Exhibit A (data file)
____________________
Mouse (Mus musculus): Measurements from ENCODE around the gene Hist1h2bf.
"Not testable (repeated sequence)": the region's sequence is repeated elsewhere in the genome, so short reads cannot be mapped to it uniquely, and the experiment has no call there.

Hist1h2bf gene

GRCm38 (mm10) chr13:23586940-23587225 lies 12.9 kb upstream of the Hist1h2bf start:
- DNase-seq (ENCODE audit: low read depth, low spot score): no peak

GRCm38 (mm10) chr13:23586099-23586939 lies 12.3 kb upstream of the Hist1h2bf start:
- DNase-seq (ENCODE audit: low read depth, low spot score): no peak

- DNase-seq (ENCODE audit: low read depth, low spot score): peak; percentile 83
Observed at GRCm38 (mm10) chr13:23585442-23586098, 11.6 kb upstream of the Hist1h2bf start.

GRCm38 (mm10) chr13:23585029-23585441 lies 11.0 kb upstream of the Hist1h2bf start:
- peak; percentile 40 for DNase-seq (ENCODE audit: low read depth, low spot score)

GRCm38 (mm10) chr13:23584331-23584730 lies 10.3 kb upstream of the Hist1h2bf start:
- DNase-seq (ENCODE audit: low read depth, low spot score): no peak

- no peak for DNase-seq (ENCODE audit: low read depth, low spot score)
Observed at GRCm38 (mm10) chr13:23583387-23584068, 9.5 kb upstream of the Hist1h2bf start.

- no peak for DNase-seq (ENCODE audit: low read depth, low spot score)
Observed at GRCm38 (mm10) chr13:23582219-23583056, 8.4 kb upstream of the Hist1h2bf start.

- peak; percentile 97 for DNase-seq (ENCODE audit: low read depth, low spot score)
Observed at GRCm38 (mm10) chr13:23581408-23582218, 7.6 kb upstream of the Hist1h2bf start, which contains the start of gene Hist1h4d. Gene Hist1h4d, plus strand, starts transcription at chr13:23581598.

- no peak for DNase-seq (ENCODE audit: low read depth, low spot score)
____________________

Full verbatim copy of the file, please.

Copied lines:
Mouse (Mus musculus): Measurements from ENCODE around the gene Hist1h2bf.
"Not testable (repeated sequence)": the region's sequence is repeated elsewhere in the genome, so short reads cannot be mapped to it uniquely, and the experiment has no call there.

Hist1h2bf gene

GRCm38 (mm10) chr13:23586940-23587225 lies 12.9 kb upstream of the Hist1h2bf start:
- DNase-seq (ENCODE audit: low read depth, low spot score): no peak

GRCm38 (mm10) chr13:23586099-23586939 lies 12.3 kb upstream of the Hist1h2bf start:
- DNase-seq (ENCODE audit: low read depth, low spot score): no peak

- DNase-seq (ENCODE audit: low read depth, low spot score): peak; percentile 83
Observed at GRCm38 (mm10) chr13:23585442-23586098, 11.6 kb upstream of the Hist1h2bf start.

GRCm38 (mm10) chr13:23585029-23585441 lies 11.0 kb upstream of the Hist1h2bf start:
- peak; percentile 40 for DNase-seq (ENCODE audit: low read depth, low spot score)

GRCm38 (mm10) chr13:23584331-23584730 lies 10.3 kb upstream of the Hist1h2bf start:
- DNase-seq (ENCODE audit: low read depth, low spot score): no peak

- no peak for DNase-seq (ENCODE audit: low read depth, low spot score)
Observed at GRCm38 (mm10) chr13:23583387-23584068, 9.5 kb upstream of the Hist1h2bf start.

- no peak for DNase-seq (ENCODE audit: low read depth, low spot score)
Observed at GRCm38 (mm10) chr13:23582219-23583056, 8.4 kb upstream of the Hist1h2bf start.

- peak; percentile 97 for DNase-seq (ENCODE audit: low read depth, low spot score)
Observed at GRCm38 (mm10) chr13:23581408-23582218, 7.6 kb upstream of the Hist1h2bf start, which contains the start of gene Hist1h4d. Gene Hist1h4d, plus strand, starts transcription at chr13:23581598.

- no peak for DNase-seq (ENCODE audit: low read depth, low spot score)